First off, bear with me here during the intro. I know introductions usually are boring, but I do have a few words to share with you first.
The following is by no means any substitution for any other Modern Driver Management solution out there. This is purely me exploring, learning and sharing that experience with anyone who’s interested. When I find something useful, I usually try to do my own thing for various reasons, but mainly to learn and also for being less dependent on others work and future maintenance plans.
Now, this post is primarily about a Powershell script and how that Powershell script is designed to run on a given device and export the device drivers into your ConfigMgr source file library or locally. In the process, the script is able to create a regular package in ConfigMgr containing those drivers. The post is also about how to use the regular packages for applying drivers, but the script is what took the most of my time 🙂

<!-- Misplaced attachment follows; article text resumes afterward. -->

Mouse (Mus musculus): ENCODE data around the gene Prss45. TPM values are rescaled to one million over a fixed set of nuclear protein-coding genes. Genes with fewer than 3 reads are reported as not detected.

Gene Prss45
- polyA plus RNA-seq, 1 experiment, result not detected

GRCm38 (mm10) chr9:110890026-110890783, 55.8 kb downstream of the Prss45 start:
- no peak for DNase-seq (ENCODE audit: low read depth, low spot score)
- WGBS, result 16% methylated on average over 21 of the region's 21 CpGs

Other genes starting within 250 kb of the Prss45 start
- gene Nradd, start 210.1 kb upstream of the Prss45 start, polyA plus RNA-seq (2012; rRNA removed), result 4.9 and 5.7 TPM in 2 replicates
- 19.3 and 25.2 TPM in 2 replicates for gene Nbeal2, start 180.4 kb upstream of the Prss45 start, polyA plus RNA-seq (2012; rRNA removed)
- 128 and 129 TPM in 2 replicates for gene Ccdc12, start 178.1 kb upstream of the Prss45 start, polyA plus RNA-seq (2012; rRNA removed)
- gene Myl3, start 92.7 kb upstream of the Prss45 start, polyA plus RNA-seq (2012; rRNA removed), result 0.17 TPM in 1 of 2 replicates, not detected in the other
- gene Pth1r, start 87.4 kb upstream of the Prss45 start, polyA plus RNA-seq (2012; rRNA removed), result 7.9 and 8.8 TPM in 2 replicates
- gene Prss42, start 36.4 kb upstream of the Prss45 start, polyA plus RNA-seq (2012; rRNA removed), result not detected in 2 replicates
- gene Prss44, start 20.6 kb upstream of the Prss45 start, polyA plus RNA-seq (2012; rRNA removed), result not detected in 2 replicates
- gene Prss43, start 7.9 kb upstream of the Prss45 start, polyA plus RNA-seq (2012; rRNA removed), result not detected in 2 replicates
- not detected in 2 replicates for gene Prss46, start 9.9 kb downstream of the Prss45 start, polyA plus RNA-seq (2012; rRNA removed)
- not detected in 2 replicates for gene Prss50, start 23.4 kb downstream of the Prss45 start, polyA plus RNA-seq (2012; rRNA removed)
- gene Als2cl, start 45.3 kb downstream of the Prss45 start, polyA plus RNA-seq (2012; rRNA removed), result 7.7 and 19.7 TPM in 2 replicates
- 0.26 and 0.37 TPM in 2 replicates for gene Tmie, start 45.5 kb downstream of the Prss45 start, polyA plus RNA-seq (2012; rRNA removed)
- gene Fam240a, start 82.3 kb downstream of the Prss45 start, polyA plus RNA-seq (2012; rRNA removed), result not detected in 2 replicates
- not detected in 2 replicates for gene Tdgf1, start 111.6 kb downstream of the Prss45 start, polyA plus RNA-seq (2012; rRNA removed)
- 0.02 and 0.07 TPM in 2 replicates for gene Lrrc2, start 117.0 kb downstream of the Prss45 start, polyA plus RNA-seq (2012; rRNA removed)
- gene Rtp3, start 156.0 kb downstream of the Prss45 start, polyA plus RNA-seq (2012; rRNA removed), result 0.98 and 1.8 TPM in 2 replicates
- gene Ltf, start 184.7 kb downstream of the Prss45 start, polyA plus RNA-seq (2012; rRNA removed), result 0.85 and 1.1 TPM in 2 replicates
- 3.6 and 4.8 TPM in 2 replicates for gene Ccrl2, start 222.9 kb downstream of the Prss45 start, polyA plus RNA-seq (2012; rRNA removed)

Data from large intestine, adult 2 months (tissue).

The idea here is, that you fire up a given device with a given version of Windows (preferably Windows 10) and install ALL the drivers (preferably the latest drivers) and verify that everything works in that combination of Windows, drivers and hardware model.
Note: Most vendors provide a tool which checks online for latest drivers and gives you option to install those. This is pretty handy when building new drivers for a given computer model.
Now knowing that everything works, this is the drivers you want to apply to future deployments of this computer model, so you run the script and everything is automatically exported and a package in ConfigMgr is created.
In lack of a better name, this is what I call ‘Almost Modern Driver Management‘. 😀
PS. If you’re looking for a truly nifty and ‘modern’ approach, I suggest you head over to SCConfigMgr.com and take a peek at their solutions for both BIOS and drivers.